Thursday, September 25, 2008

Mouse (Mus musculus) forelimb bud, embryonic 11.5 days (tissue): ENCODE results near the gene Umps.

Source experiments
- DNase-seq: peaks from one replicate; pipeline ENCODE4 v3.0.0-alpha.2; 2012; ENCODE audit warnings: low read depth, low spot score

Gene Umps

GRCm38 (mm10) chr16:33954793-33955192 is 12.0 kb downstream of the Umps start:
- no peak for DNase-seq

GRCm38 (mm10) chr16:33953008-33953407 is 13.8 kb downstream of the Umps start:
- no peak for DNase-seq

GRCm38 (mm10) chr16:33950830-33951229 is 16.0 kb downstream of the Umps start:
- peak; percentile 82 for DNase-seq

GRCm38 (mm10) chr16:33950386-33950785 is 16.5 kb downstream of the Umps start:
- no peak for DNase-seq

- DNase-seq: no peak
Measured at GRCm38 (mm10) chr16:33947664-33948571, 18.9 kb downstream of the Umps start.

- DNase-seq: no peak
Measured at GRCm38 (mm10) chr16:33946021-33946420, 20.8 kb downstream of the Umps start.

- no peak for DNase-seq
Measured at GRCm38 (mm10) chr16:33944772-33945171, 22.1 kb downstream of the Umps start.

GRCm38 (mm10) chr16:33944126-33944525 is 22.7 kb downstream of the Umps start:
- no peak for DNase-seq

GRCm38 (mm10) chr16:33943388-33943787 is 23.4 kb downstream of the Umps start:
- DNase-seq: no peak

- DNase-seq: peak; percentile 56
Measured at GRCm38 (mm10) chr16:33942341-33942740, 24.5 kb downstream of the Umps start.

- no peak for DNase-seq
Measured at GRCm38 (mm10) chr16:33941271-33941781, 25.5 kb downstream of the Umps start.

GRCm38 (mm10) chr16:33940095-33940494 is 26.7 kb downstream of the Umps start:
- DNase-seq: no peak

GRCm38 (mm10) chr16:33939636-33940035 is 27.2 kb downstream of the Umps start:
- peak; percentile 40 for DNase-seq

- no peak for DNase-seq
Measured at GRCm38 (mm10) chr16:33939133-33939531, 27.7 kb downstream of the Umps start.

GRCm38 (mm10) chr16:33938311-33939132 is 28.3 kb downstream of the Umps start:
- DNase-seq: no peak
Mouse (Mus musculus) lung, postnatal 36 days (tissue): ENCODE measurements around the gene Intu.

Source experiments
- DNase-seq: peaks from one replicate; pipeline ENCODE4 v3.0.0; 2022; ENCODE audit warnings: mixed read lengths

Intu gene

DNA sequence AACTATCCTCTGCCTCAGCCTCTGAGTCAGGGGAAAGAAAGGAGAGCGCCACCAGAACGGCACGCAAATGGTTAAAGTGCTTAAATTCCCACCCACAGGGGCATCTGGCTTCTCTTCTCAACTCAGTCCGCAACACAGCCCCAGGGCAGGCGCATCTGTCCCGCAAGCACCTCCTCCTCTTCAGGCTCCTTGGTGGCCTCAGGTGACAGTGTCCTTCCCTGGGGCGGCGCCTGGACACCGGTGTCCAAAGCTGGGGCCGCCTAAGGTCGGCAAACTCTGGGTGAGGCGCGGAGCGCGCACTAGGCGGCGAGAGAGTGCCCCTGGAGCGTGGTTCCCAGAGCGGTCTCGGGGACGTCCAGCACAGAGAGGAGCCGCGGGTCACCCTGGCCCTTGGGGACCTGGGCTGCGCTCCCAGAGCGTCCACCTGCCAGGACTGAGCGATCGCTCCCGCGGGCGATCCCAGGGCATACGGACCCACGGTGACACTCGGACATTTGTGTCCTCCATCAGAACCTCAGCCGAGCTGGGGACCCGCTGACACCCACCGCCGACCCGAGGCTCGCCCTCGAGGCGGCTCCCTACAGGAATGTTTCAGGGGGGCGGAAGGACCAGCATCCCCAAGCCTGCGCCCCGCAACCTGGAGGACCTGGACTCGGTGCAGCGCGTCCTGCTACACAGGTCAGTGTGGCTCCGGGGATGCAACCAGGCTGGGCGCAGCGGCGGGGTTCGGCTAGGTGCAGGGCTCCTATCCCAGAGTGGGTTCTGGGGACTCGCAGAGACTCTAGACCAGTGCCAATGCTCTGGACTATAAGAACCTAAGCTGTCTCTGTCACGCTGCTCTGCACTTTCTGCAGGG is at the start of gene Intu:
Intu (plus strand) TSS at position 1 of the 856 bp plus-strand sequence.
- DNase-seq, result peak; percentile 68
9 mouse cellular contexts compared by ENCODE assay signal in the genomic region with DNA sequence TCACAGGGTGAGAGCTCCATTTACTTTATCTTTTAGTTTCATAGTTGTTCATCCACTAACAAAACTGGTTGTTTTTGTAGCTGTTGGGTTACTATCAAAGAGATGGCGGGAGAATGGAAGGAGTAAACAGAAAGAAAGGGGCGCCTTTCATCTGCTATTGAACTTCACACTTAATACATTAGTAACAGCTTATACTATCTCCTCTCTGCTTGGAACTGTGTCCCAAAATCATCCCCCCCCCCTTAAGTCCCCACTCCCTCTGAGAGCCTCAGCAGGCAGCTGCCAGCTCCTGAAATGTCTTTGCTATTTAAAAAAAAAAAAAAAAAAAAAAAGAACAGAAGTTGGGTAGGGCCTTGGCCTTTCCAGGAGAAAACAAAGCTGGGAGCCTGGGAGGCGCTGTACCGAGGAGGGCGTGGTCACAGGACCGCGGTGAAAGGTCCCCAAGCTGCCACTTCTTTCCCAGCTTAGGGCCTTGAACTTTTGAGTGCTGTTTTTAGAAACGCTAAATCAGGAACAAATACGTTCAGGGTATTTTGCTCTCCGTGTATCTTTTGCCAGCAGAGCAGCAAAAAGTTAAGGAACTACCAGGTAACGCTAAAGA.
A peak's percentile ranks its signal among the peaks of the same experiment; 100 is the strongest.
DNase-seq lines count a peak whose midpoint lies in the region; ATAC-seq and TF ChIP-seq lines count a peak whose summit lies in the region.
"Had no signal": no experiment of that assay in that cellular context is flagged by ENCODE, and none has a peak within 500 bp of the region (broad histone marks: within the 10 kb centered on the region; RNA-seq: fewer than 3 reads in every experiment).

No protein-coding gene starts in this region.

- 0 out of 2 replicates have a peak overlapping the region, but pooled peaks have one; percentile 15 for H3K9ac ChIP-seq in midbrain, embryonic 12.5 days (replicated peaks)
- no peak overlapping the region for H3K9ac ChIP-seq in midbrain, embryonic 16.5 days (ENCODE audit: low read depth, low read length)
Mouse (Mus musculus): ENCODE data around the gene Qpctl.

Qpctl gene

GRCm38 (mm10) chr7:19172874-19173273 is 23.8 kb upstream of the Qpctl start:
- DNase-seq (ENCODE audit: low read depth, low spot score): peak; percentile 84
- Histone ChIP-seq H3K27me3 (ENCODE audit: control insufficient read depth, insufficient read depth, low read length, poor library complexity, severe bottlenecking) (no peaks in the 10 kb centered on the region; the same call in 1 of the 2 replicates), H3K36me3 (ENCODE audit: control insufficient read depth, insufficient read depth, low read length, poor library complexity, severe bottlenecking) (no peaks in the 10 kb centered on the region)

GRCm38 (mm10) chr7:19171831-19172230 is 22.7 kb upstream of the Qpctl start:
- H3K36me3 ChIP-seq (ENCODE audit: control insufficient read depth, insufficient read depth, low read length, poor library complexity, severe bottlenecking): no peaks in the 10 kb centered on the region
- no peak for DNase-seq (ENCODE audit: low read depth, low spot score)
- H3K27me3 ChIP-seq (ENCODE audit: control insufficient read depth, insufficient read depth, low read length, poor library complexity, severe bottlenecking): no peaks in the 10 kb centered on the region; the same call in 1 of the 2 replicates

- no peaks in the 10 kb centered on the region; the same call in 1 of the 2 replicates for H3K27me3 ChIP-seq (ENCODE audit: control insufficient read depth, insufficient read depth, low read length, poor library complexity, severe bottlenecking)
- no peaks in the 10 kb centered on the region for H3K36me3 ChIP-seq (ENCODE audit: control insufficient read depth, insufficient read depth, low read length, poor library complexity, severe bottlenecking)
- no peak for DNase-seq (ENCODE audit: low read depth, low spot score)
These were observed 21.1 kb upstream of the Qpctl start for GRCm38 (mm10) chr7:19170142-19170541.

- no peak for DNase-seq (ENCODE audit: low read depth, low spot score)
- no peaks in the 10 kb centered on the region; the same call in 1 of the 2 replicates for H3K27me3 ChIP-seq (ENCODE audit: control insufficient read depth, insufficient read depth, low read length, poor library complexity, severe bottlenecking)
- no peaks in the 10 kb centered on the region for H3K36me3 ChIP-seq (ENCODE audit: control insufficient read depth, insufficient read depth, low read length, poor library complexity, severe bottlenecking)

For several years I've been on the lookout for a caterpillar of the monarch butterfly, with no success. I've even allowed milkweeds to grow in our fence row--the host plant around which the monarch life cycle revolves. Still no caterpillars (except for the plastic one my jokester neighbor planted). Then a few weeks ago as I was digging up the day lily bed there it was, the zebra-striped green-white-and-yellow crawler remembered from my childhood, when the Hannah boys grew them by the score. Fantastic! I transplanted it to the milkweed, where it began at once eating voraciously, just as I remembered. Then two days later it disappeared. I thought a bird must have eaten it, since usually they form their cocoon right on the milkweed. Bummer. Then a day or so later I happened to glance to the side as I was going up the back steps and there he was, our caterpillar, suspended upside-down, curled up in the beginning of a new life stage. Within two days the familiar gold-rimmed pale-green cocoon formed, and in my daily comings and goings I watched for signs of hatching out, only to come home one evening to find that my friend had taken flight. I didn't get to see him on the wing, but my imagination soared as I thought of his long journey to winter in Mexico. All of which has brought me to a new item on my Bucket List, joining the migration to see the wintering site firsthand. I've seen small monarch clusters in Iowa and in Michigan; how amazing it would be to see entire mountainsides robed in flutters of orange and black!